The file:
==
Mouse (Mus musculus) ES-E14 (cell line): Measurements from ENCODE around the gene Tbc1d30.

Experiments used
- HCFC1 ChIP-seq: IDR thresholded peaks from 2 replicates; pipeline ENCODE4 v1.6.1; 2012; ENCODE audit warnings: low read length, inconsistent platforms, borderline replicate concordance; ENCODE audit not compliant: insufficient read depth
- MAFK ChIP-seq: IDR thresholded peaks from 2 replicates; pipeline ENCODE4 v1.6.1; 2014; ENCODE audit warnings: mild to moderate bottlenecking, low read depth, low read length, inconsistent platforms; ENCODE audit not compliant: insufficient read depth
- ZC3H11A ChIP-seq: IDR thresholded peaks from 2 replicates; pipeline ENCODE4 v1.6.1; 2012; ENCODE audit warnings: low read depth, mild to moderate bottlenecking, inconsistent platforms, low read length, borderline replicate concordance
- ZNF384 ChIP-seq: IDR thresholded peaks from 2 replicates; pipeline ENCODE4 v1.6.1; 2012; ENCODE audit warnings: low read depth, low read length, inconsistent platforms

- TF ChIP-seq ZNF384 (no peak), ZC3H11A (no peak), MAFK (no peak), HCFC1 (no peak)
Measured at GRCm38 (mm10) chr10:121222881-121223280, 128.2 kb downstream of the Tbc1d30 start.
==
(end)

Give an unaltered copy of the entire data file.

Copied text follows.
Mouse (Mus musculus) ES-E14 (cell line): Measurements from ENCODE around the gene Tbc1d30.

Experiments used
- HCFC1 ChIP-seq: IDR thresholded peaks from 2 replicates; pipeline ENCODE4 v1.6.1; 2012; ENCODE audit warnings: low read length, inconsistent platforms, borderline replicate concordance; ENCODE audit not compliant: insufficient read depth
- MAFK ChIP-seq: IDR thresholded peaks from 2 replicates; pipeline ENCODE4 v1.6.1; 2014; ENCODE audit warnings: mild to moderate bottlenecking, low read depth, low read length, inconsistent platforms; ENCODE audit not compliant: insufficient read depth
- ZC3H11A ChIP-seq: IDR thresholded peaks from 2 replicates; pipeline ENCODE4 v1.6.1; 2012; ENCODE audit warnings: low read depth, mild to moderate bottlenecking, inconsistent platforms, low read length, borderline replicate concordance
- ZNF384 ChIP-seq: IDR thresholded peaks from 2 replicates; pipeline ENCODE4 v1.6.1; 2012; ENCODE audit warnings: low read depth, low read length, inconsistent platforms

- TF ChIP-seq ZNF384 (no peak), ZC3H11A (no peak), MAFK (no peak), HCFC1 (no peak)
Measured at GRCm38 (mm10) chr10:121222881-121223280, 128.2 kb downstream of the Tbc1d30 start.